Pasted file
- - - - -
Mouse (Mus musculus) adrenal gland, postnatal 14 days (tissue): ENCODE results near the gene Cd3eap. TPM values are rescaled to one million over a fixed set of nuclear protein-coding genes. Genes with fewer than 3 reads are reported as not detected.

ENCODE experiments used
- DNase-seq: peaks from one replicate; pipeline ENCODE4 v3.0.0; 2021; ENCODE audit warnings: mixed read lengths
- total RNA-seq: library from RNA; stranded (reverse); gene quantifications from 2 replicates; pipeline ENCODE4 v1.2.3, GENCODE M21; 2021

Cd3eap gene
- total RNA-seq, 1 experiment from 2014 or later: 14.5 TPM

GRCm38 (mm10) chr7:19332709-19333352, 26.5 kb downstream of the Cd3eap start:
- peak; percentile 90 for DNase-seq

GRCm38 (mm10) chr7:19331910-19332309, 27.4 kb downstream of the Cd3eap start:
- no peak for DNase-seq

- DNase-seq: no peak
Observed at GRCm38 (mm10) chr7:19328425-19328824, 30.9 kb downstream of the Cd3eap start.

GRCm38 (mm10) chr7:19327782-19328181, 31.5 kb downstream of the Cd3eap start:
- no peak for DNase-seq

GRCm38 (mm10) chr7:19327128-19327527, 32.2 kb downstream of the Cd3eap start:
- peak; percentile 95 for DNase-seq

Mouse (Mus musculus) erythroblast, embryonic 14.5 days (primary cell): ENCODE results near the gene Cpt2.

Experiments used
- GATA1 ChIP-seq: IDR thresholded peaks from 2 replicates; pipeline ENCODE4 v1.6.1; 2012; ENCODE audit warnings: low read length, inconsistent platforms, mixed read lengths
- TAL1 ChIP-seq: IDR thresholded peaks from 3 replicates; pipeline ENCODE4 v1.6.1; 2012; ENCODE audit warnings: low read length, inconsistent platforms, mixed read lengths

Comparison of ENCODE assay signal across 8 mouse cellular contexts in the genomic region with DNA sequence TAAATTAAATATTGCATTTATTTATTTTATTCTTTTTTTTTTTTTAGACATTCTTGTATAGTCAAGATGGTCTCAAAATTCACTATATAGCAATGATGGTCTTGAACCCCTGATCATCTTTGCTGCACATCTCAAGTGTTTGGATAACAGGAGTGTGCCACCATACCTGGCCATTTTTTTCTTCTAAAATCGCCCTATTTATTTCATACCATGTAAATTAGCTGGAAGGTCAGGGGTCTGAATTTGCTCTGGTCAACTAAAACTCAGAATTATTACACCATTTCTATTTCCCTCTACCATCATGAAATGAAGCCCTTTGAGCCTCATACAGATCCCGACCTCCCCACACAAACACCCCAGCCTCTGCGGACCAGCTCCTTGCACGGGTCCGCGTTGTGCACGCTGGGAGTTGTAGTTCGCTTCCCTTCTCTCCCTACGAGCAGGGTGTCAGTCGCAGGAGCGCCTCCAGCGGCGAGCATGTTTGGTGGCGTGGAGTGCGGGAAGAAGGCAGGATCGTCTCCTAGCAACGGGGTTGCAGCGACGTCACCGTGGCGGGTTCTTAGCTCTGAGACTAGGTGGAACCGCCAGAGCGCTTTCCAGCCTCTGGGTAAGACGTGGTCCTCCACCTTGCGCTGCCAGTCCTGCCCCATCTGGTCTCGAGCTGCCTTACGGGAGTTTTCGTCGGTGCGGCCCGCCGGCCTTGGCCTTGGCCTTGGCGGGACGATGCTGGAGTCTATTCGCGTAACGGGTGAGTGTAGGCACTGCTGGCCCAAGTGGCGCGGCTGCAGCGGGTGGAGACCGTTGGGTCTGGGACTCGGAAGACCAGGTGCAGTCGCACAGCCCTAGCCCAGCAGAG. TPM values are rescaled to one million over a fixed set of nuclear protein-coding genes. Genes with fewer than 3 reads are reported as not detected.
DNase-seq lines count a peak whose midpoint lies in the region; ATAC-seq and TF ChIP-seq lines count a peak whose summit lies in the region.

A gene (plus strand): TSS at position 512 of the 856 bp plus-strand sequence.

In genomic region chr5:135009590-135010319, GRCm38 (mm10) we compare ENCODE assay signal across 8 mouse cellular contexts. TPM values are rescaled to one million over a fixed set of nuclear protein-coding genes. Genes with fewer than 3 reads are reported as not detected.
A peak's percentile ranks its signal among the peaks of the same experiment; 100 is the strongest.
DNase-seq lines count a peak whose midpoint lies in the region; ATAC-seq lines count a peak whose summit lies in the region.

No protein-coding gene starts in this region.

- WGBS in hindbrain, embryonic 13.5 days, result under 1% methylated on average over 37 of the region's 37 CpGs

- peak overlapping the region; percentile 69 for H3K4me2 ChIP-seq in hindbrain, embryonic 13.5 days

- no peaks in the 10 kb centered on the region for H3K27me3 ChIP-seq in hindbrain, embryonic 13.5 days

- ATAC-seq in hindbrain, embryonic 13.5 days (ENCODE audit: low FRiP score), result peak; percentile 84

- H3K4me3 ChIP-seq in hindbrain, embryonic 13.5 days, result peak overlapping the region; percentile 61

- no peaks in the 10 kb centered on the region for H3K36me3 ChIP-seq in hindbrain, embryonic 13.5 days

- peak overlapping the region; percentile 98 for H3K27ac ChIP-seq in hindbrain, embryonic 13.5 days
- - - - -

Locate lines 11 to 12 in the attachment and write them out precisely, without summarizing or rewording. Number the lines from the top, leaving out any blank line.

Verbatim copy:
- DNase-seq: no peak
Observed at GRCm38 (mm10) chr7:19328425-19328824, 30.9 kb downstream of the Cd3eap start.